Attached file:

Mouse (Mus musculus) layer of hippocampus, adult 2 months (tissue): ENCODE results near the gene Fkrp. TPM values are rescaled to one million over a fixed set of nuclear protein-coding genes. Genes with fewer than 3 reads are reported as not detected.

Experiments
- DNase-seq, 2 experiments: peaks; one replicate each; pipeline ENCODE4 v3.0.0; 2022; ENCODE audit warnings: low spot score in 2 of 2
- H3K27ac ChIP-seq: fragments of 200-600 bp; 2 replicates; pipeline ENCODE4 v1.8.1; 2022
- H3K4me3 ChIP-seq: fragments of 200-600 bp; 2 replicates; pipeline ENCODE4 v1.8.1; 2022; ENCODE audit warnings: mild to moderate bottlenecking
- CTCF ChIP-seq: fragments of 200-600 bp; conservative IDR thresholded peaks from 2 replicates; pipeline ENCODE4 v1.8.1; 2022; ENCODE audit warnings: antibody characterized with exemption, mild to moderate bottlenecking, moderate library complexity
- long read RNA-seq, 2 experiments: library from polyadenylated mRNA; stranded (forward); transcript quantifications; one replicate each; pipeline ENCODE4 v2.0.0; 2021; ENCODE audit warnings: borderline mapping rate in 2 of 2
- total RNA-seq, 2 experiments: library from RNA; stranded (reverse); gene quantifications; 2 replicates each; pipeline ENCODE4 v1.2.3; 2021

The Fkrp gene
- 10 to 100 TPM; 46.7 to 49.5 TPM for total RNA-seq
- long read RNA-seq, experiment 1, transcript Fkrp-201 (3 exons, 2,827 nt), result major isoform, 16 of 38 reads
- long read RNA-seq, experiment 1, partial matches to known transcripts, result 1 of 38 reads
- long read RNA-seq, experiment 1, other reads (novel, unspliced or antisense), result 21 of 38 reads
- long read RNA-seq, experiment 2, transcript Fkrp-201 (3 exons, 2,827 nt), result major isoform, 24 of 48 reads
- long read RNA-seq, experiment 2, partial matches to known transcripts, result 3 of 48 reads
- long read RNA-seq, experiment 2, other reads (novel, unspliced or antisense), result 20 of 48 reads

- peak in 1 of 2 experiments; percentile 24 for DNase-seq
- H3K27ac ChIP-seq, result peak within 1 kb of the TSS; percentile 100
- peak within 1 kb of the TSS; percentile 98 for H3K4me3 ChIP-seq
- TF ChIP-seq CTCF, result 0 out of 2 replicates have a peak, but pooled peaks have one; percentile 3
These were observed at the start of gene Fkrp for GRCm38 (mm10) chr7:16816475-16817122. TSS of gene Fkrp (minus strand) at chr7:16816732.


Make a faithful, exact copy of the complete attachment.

Mouse (Mus musculus) layer of hippocampus, adult 2 months (tissue): ENCODE results near the gene Fkrp. TPM values are rescaled to one million over a fixed set of nuclear protein-coding genes. Genes with fewer than 3 reads are reported as not detected.

Experiments
- DNase-seq, 2 experiments: peaks; one replicate each; pipeline ENCODE4 v3.0.0; 2022; ENCODE audit warnings: low spot score in 2 of 2
- H3K27ac ChIP-seq: fragments of 200-600 bp; 2 replicates; pipeline ENCODE4 v1.8.1; 2022
- H3K4me3 ChIP-seq: fragments of 200-600 bp; 2 replicates; pipeline ENCODE4 v1.8.1; 2022; ENCODE audit warnings: mild to moderate bottlenecking
- CTCF ChIP-seq: fragments of 200-600 bp; conservative IDR thresholded peaks from 2 replicates; pipeline ENCODE4 v1.8.1; 2022; ENCODE audit warnings: antibody characterized with exemption, mild to moderate bottlenecking, moderate library complexity
- long read RNA-seq, 2 experiments: library from polyadenylated mRNA; stranded (forward); transcript quantifications; one replicate each; pipeline ENCODE4 v2.0.0; 2021; ENCODE audit warnings: borderline mapping rate in 2 of 2
- total RNA-seq, 2 experiments: library from RNA; stranded (reverse); gene quantifications; 2 replicates each; pipeline ENCODE4 v1.2.3; 2021

The Fkrp gene
- 10 to 100 TPM; 46.7 to 49.5 TPM for total RNA-seq
- long read RNA-seq, experiment 1, transcript Fkrp-201 (3 exons, 2,827 nt), result major isoform, 16 of 38 reads
- long read RNA-seq, experiment 1, partial matches to known transcripts, result 1 of 38 reads
- long read RNA-seq, experiment 1, other reads (novel, unspliced or antisense), result 21 of 38 reads
- long read RNA-seq, experiment 2, transcript Fkrp-201 (3 exons, 2,827 nt), result major isoform, 24 of 48 reads
- long read RNA-seq, experiment 2, partial matches to known transcripts, result 3 of 48 reads
- long read RNA-seq, experiment 2, other reads (novel, unspliced or antisense), result 20 of 48 reads

- peak in 1 of 2 experiments; percentile 24 for DNase-seq
- H3K27ac ChIP-seq, result peak within 1 kb of the TSS; percentile 100
- peak within 1 kb of the TSS; percentile 98 for H3K4me3 ChIP-seq
- TF ChIP-seq CTCF, result 0 out of 2 replicates have a peak, but pooled peaks have one; percentile 3
These were observed at the start of gene Fkrp for GRCm38 (mm10) chr7:16816475-16817122. TSS of gene Fkrp (minus strand) at chr7:16816732.